PhD candidate Vaishali Kushwaha started her academic journey as a a civil and environmental engineer. But as her interest in the interdisciplinary nature of environmental issues evolved from micro to macro, she transitioned into the public policy and administration realms. She holds a Bachelor of Science in Civil Engineering, a Master of Science in Environmental and Civil Engineering, and a Masters in Public Administration and Public Policy. After working in Singapore, India and the United States and obtaining insights on the ways society and the government perceive and respond to environmental issues, Vaishali decided to culminate her academic journey with a PhD in Law and Public Policy from Northeastern University.
“Although the formal education has given me the knowledge, tools and skills to understand, analyze and solve problems, it is the extensive experience between the degrees that introduced me to the ground realities, challenges and complexities. My decade-long experience spans across academia, think tanks and NGOs, focusing on environmental and developmental challenges in Asian cities.”
While working on urban and environmental challenges faced by Asian countries, Vaishali realized that most urban planning literature and sustainable development practices emerge from the developed and western world. But challenges facing developing countries are far more complex and contextually different from the ones faced historically by developed countries. Vaishali, therefore, decided to pursue doctoral studies in law and public policy with a focus on developing countries in Asia.
“I chose the School of Public Policy and Urban Affairs at Northeastern University because it is one of the few places that offer the interdisciplinary and tailored PhD program I was seeking. SPPUA’s breadth of courses, faculty expertise, and focus on experiential learning perfectly align with my academic and professional journey.”
“I used the PhD coursework requirement to learn a multitude of skills and acquire knowledge. But the course that stood out to me is ‘PPUA 5262 Big Data for Cities’ primarily because it introduced me to the young field of urban informatics and provided me the opportunity to explore Boston through its administrative data.”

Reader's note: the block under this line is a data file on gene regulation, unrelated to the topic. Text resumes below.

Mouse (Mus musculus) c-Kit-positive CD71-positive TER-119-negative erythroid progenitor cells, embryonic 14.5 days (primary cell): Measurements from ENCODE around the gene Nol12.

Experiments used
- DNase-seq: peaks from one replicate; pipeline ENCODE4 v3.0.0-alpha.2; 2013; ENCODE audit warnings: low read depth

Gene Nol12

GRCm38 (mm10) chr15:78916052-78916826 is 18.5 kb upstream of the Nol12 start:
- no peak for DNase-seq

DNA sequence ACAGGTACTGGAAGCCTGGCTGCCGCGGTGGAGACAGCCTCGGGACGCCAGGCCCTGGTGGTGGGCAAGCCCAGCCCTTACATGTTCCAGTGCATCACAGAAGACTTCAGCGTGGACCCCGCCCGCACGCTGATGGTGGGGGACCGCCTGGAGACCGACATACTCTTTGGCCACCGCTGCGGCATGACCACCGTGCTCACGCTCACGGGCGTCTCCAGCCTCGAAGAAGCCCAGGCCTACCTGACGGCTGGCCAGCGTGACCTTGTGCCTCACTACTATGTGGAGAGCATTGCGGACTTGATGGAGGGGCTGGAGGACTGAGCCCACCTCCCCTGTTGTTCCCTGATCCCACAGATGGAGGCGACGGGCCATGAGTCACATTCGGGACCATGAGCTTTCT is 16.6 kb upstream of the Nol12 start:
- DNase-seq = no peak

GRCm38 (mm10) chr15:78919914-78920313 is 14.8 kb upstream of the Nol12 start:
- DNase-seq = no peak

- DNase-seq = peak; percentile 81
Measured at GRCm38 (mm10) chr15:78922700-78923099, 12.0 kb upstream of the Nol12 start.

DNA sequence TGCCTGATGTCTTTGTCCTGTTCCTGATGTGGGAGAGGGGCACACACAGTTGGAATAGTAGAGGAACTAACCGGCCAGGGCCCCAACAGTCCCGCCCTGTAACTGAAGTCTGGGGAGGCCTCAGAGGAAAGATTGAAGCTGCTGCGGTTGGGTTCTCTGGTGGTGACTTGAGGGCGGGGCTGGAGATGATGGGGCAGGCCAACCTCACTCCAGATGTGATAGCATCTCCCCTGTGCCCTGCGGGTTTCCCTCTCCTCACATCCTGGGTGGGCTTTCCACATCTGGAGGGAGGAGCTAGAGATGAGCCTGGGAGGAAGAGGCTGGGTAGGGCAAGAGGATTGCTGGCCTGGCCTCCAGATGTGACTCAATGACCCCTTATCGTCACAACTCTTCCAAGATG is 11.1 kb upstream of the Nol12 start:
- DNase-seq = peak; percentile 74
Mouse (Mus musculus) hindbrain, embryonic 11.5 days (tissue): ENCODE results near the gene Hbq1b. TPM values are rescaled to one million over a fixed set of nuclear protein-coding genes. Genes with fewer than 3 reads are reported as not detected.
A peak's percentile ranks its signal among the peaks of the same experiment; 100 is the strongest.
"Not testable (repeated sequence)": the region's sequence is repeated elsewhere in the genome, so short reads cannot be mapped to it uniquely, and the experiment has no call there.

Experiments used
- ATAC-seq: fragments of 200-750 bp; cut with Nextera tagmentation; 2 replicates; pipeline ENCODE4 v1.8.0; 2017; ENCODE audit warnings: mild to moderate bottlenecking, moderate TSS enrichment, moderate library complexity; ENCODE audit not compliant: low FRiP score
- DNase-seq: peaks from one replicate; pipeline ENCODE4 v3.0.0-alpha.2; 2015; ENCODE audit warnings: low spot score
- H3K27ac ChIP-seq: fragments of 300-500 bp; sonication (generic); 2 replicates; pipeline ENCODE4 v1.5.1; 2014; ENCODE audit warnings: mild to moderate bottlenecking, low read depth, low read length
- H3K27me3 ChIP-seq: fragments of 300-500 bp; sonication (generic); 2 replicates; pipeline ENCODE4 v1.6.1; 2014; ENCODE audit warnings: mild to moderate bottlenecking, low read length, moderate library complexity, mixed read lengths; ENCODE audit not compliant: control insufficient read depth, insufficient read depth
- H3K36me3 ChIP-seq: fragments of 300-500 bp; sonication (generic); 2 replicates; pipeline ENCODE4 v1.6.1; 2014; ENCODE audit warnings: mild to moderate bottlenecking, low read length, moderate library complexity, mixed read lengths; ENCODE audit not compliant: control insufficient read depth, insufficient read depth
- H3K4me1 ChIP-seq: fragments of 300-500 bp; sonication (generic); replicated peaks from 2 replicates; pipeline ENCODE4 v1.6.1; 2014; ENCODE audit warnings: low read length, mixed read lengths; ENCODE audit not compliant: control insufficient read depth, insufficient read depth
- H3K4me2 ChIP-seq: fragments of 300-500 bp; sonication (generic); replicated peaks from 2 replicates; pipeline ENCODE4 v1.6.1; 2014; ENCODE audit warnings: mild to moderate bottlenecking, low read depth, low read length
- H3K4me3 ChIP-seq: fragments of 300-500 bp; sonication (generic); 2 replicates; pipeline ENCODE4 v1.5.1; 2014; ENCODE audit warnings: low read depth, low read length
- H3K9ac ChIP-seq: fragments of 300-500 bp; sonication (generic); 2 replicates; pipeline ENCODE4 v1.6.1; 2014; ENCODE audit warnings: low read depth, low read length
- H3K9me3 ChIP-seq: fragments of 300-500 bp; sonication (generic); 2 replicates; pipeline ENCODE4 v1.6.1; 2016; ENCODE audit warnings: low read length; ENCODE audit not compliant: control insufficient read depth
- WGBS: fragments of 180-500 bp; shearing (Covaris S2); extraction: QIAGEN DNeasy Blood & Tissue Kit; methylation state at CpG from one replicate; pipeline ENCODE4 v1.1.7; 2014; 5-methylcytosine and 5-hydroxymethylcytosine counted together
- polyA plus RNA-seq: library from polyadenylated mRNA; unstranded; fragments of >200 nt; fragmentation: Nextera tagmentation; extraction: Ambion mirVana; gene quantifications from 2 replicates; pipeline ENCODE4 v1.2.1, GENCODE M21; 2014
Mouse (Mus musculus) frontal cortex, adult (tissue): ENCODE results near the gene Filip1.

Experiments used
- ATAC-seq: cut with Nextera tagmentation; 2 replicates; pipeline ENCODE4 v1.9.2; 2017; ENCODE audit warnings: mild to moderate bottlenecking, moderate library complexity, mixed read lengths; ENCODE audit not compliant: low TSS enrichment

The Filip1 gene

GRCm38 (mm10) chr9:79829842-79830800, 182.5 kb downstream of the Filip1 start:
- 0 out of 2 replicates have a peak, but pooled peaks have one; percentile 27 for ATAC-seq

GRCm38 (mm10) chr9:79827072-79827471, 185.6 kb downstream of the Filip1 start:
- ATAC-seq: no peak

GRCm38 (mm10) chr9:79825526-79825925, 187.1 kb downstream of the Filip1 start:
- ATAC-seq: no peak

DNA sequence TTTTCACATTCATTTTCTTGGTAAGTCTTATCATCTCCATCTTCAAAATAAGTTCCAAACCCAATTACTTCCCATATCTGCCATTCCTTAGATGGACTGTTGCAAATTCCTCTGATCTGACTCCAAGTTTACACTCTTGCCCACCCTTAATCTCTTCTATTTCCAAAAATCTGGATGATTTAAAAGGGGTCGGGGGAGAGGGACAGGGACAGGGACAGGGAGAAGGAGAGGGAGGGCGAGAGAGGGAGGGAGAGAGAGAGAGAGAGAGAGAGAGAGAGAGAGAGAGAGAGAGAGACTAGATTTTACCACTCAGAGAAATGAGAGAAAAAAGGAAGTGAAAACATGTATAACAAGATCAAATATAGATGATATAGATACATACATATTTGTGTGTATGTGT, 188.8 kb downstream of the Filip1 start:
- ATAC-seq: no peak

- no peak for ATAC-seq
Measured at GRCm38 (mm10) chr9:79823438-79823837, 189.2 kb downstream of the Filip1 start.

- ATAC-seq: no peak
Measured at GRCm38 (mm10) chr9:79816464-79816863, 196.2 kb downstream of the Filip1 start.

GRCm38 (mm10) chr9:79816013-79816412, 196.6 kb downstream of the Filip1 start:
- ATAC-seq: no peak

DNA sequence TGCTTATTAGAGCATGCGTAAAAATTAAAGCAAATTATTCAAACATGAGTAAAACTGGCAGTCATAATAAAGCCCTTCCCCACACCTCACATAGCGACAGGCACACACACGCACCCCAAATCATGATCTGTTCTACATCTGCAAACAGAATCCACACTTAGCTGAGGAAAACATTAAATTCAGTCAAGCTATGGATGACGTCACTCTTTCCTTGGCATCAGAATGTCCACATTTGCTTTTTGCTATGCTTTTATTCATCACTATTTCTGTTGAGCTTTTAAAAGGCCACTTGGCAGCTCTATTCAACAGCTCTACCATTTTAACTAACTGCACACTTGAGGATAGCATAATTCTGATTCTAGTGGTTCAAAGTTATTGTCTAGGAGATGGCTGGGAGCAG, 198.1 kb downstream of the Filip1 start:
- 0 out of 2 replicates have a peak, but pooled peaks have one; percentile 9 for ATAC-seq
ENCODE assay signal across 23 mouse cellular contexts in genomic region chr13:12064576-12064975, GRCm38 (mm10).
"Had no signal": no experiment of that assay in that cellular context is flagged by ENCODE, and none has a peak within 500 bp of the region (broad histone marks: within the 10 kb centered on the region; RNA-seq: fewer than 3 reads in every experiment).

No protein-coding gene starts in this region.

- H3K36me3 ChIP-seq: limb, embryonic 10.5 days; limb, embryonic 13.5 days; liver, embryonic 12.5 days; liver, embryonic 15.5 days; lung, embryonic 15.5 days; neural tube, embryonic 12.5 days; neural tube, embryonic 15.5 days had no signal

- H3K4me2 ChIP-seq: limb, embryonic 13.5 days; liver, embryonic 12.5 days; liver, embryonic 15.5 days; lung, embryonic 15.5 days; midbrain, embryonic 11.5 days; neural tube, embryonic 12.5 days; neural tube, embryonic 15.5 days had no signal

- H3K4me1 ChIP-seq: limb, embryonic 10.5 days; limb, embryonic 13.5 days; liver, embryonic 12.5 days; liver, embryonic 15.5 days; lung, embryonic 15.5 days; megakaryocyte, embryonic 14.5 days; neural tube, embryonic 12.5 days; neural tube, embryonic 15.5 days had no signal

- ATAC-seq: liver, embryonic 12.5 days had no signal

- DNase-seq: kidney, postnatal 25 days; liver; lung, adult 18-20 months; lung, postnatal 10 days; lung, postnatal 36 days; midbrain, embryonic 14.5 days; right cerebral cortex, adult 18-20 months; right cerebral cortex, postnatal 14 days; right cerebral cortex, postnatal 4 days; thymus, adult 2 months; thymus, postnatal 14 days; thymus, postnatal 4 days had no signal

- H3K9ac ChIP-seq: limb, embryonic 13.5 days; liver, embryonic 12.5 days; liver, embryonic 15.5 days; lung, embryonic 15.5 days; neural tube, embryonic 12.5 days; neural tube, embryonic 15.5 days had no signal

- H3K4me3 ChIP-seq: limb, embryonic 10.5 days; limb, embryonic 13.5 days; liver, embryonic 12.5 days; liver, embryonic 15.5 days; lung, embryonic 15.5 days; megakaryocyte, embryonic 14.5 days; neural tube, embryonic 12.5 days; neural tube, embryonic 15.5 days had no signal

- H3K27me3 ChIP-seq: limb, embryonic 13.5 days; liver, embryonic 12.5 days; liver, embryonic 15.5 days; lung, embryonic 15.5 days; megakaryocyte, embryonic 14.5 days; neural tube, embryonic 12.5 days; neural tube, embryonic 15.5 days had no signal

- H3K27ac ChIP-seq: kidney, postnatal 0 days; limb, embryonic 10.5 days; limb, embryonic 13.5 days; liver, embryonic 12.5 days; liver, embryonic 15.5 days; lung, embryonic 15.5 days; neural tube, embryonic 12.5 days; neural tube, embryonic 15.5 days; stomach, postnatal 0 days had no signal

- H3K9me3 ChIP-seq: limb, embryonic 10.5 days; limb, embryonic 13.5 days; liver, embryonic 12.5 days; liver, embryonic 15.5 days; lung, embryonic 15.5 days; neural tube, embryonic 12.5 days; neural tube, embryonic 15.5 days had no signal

Vaishali refined the final project she completed for the “Big Data for Cities” course and presented it at the 2017 American Association of Geographers Annual Meeting.
Her paper was focused on developing frameworks for residential energy efficiency assessment using tax assessors data from the City of Boston.
Vaishali is part of a team of researchers from the School of Public Policy and Urban Affairs working on the Resilience Governance Project, which aims to assess metro Boston’s interdependent energy and transportation sectors to identify a governance framework that would enhance resilience and regional institutional coordination. They are focusing on the study of stakeholder collaboration and resilience governance structure using Social Network Analysis.
According to Vaishali, she took several courses at Northeastern that helped her acquire the skills needed to complete this project, including “POLS 7704 Critical Infrastructure Resilience,” “PPUA 7346 Resilient Cities” and “Network Analysis.”
“The stakeholder workshops, interviews and survey conducted as part of this project provided me the opportunity to understand the existing protocol and on-ground challenges that organizations face during an emergency.”
“The experiential aspect of my degree has given me the opportunity to apply the classroom knowledge of infrastructure resilience, social capital and network science to address a real-world challenge raised by climate change. This ability to apply knowledge, learn from real-life challenges and network with public officials has honed my skills for becoming a good decision-maker.”
As of Fall 2017, Vaishali has been working on a research proposal for her dissertation. Her goal is to develop data driven and evidence-based solutions to pressing urban developmental and environmental challenges.
“Though I am open to both academic and non-academic opportunities in the future, I strongly believe in applicability of research. Hence, I hope I can influence the decision-making process and policies in cities.”